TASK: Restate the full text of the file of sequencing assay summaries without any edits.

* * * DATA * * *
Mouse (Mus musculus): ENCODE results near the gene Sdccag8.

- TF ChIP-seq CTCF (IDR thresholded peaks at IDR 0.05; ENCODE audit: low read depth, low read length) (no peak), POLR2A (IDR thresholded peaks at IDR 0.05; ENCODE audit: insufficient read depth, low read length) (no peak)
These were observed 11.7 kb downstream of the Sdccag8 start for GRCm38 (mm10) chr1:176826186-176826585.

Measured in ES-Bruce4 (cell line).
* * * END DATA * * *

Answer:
Mouse (Mus musculus): ENCODE results near the gene Sdccag8.

- TF ChIP-seq CTCF (IDR thresholded peaks at IDR 0.05; ENCODE audit: low read depth, low read length) (no peak), POLR2A (IDR thresholded peaks at IDR 0.05; ENCODE audit: insufficient read depth, low read length) (no peak)
These were observed 11.7 kb downstream of the Sdccag8 start for GRCm38 (mm10) chr1:176826186-176826585.

Measured in ES-Bruce4 (cell line).